As such, fools contribute to group cohesion and an atmosphere of trust by providing an opportunity to humorously and critically review our values and judgments as the powerful socio-cultural structures of power pull, push, and shape our identity.

And, beyond all that, fools are a repository of wisdom — based on strong critical thinking coupled with extensive experience — which makes them excellent role models and a great source from which to learn.

Finally, whether a boss can hire, let alone keep, a fool is an accurate reflection of their MAP (mindset, attitude, philosophy™) and a good indicator of the prevailing culture.

Flickr image credit: Francesca Romana Correale

John Wooden On Stars

Wednesday, February 15th, 2017

https://en.wikiquote.org/wiki/John_Wooden

In spite of being severely overloaded, KG still finds time to send me stuff he finds interesting and/or inspirational.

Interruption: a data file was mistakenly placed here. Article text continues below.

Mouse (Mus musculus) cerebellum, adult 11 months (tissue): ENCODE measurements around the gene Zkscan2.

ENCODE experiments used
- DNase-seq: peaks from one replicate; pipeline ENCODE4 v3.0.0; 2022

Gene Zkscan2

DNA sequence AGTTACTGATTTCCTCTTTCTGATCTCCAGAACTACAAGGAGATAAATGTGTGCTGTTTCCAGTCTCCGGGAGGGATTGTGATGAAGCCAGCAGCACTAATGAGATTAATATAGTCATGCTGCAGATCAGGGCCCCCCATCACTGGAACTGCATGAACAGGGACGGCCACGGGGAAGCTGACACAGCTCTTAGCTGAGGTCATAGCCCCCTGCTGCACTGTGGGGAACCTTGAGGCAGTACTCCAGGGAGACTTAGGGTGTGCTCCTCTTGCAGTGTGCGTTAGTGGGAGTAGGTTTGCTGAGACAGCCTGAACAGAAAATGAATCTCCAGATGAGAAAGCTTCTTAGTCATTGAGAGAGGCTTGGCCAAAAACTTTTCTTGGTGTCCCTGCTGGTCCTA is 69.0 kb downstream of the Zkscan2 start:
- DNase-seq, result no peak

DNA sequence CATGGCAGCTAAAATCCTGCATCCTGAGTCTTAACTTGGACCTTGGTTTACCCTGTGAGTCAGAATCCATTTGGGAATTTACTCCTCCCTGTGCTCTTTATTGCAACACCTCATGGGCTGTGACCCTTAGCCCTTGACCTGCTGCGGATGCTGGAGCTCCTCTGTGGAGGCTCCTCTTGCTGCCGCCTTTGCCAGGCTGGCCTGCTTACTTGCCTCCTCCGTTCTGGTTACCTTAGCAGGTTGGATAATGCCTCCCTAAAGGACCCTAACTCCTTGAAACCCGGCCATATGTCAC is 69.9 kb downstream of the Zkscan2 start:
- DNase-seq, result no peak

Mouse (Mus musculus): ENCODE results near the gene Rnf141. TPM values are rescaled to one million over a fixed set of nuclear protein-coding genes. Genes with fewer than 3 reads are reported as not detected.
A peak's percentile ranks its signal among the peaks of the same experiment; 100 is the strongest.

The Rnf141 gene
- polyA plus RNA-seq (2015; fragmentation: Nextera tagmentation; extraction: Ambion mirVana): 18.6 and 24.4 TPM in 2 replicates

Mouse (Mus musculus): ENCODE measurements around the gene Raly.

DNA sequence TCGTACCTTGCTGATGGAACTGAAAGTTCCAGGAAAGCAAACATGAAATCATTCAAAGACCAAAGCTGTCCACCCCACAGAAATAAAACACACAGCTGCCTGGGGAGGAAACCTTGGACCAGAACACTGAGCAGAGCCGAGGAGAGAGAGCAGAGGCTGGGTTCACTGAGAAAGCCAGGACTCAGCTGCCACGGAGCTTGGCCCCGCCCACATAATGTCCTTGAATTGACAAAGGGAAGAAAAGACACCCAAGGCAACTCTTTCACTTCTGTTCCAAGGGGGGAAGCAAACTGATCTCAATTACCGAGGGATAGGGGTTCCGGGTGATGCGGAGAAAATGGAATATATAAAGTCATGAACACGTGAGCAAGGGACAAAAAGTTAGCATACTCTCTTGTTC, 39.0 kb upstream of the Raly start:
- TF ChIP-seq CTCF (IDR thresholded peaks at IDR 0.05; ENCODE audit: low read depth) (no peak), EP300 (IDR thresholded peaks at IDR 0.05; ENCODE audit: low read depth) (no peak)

Over the years, we’ve had many discussions about culture and its importance in hiring.

He recently mentioned a quote from basketball player and Coach John Wooden.

“The main ingredient of stardom is the rest of the team.”

KG: In any high performing organization, there are lots of systems and processes that make the organization successful.

When you look at people considered stars, they are almost never part of second or third rate teams; they are almost always in organizations performing at the highest levels.

This doesn’t mean that there aren’t truly high performing people in lesser teams, it’s just that they are not defined as stars in general (sometimes they may be local stars, but generally don’t get the full recognition).